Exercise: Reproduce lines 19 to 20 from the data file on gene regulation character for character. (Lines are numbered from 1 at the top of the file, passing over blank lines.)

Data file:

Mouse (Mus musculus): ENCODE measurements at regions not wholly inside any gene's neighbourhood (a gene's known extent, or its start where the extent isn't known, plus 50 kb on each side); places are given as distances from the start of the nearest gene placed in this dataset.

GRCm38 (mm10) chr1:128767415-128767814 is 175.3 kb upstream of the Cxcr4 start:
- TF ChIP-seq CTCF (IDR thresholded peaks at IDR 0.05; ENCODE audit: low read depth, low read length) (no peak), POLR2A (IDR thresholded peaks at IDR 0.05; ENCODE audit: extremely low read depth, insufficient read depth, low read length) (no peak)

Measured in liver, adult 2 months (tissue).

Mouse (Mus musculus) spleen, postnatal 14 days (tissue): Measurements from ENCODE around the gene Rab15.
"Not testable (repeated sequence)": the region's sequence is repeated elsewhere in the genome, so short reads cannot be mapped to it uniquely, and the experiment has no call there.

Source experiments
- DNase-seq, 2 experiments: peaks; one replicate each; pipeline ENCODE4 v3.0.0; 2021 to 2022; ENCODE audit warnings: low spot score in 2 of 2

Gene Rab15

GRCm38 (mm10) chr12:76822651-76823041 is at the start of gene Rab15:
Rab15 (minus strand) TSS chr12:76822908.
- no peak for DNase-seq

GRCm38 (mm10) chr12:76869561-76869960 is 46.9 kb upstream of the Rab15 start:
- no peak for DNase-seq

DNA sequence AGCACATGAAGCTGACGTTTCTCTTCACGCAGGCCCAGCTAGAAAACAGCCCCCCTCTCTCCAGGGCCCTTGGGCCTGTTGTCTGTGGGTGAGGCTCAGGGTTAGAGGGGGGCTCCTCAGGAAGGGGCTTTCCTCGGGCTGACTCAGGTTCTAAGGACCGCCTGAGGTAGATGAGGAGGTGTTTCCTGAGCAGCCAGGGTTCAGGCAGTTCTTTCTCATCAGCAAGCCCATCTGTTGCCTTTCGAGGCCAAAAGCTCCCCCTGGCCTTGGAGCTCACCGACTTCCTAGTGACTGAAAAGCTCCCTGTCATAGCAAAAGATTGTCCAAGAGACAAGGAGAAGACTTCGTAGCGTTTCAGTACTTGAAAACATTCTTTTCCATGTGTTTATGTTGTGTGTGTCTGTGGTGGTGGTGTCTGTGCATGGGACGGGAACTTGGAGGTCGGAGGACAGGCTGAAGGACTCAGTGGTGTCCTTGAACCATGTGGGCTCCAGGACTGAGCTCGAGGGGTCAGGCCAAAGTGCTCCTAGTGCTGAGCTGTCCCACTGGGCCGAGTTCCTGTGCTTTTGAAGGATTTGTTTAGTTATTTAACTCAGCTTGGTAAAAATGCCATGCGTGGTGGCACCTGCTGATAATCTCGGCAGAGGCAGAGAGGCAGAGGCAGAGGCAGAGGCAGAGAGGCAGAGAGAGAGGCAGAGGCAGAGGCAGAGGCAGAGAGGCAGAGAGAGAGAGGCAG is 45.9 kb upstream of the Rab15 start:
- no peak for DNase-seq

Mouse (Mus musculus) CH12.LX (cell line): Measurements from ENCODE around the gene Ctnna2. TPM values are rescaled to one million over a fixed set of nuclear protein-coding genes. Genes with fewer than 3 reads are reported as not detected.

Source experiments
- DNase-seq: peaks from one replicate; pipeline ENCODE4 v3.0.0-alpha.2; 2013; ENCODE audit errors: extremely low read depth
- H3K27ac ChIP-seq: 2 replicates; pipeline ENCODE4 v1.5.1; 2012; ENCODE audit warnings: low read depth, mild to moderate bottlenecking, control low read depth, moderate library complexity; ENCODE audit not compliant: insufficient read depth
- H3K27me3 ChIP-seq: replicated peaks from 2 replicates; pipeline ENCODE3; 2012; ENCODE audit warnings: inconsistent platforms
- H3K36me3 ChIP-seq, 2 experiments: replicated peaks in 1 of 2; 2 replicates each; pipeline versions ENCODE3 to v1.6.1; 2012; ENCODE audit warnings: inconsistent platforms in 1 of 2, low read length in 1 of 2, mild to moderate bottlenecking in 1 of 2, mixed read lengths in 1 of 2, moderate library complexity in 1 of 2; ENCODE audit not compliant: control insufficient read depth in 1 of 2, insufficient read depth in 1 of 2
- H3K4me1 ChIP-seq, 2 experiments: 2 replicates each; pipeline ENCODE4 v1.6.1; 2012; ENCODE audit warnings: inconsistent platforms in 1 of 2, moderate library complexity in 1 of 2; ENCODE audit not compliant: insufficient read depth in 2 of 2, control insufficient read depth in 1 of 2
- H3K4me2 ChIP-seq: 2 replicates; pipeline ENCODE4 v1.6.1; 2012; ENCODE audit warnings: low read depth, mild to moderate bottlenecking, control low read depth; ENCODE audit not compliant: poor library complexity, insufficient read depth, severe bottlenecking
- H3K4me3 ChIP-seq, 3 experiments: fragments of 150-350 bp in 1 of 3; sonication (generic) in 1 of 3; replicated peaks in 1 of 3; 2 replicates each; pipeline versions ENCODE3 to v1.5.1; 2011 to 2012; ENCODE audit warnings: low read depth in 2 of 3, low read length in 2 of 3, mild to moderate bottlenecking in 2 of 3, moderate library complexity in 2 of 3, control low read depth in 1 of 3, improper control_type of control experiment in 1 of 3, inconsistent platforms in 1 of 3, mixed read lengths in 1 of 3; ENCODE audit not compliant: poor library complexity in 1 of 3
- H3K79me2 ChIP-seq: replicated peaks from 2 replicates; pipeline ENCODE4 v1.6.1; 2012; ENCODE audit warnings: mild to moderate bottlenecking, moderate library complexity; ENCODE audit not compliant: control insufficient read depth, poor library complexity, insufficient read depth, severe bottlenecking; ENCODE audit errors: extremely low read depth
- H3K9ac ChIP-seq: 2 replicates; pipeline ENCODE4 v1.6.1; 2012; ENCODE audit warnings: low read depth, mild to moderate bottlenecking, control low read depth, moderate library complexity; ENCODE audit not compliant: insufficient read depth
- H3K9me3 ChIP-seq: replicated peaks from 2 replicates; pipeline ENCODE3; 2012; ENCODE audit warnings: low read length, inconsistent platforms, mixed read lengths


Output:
- DNase-seq: peaks from one replicate; pipeline ENCODE4 v3.0.0-alpha.2; 2013; ENCODE audit errors: extremely low read depth
- H3K27ac ChIP-seq: 2 replicates; pipeline ENCODE4 v1.5.1; 2012; ENCODE audit warnings: low read depth, mild to moderate bottlenecking, control low read depth, moderate library complexity; ENCODE audit not compliant: insufficient read depth